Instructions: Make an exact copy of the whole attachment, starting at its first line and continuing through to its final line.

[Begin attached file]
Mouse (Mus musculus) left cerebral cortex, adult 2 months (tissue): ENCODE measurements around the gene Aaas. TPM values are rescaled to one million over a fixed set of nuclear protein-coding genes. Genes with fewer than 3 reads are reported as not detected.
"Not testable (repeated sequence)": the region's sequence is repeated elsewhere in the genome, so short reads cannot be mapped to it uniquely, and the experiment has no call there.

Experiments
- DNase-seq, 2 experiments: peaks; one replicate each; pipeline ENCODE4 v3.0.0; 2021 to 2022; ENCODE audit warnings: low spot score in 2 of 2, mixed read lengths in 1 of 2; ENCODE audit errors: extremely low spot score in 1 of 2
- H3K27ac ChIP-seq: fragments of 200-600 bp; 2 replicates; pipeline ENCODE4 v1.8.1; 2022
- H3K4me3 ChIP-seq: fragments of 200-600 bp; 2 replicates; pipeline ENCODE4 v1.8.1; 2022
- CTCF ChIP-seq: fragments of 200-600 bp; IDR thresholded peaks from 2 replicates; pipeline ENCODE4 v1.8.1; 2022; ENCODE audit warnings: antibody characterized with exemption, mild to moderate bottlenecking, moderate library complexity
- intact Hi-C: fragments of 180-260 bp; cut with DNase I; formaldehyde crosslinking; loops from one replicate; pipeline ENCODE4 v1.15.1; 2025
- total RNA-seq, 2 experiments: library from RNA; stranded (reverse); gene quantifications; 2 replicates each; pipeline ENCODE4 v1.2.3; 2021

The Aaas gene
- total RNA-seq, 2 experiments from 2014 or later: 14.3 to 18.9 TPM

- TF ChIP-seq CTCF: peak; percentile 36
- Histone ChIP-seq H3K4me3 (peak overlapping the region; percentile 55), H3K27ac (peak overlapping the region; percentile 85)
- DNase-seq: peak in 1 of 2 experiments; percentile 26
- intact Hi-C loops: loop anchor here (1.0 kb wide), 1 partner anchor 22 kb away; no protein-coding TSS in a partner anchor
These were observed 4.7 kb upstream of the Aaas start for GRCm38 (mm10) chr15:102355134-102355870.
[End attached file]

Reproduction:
Mouse (Mus musculus) left cerebral cortex, adult 2 months (tissue): ENCODE measurements around the gene Aaas. TPM values are rescaled to one million over a fixed set of nuclear protein-coding genes. Genes with fewer than 3 reads are reported as not detected.
"Not testable (repeated sequence)": the region's sequence is repeated elsewhere in the genome, so short reads cannot be mapped to it uniquely, and the experiment has no call there.

Experiments
- DNase-seq, 2 experiments: peaks; one replicate each; pipeline ENCODE4 v3.0.0; 2021 to 2022; ENCODE audit warnings: low spot score in 2 of 2, mixed read lengths in 1 of 2; ENCODE audit errors: extremely low spot score in 1 of 2
- H3K27ac ChIP-seq: fragments of 200-600 bp; 2 replicates; pipeline ENCODE4 v1.8.1; 2022
- H3K4me3 ChIP-seq: fragments of 200-600 bp; 2 replicates; pipeline ENCODE4 v1.8.1; 2022
- CTCF ChIP-seq: fragments of 200-600 bp; IDR thresholded peaks from 2 replicates; pipeline ENCODE4 v1.8.1; 2022; ENCODE audit warnings: antibody characterized with exemption, mild to moderate bottlenecking, moderate library complexity
- intact Hi-C: fragments of 180-260 bp; cut with DNase I; formaldehyde crosslinking; loops from one replicate; pipeline ENCODE4 v1.15.1; 2025
- total RNA-seq, 2 experiments: library from RNA; stranded (reverse); gene quantifications; 2 replicates each; pipeline ENCODE4 v1.2.3; 2021

The Aaas gene
- total RNA-seq, 2 experiments from 2014 or later: 14.3 to 18.9 TPM

- TF ChIP-seq CTCF: peak; percentile 36
- Histone ChIP-seq H3K4me3 (peak overlapping the region; percentile 55), H3K27ac (peak overlapping the region; percentile 85)
- DNase-seq: peak in 1 of 2 experiments; percentile 26
- intact Hi-C loops: loop anchor here (1.0 kb wide), 1 partner anchor 22 kb away; no protein-coding TSS in a partner anchor
These were observed 4.7 kb upstream of the Aaas start for GRCm38 (mm10) chr15:102355134-102355870.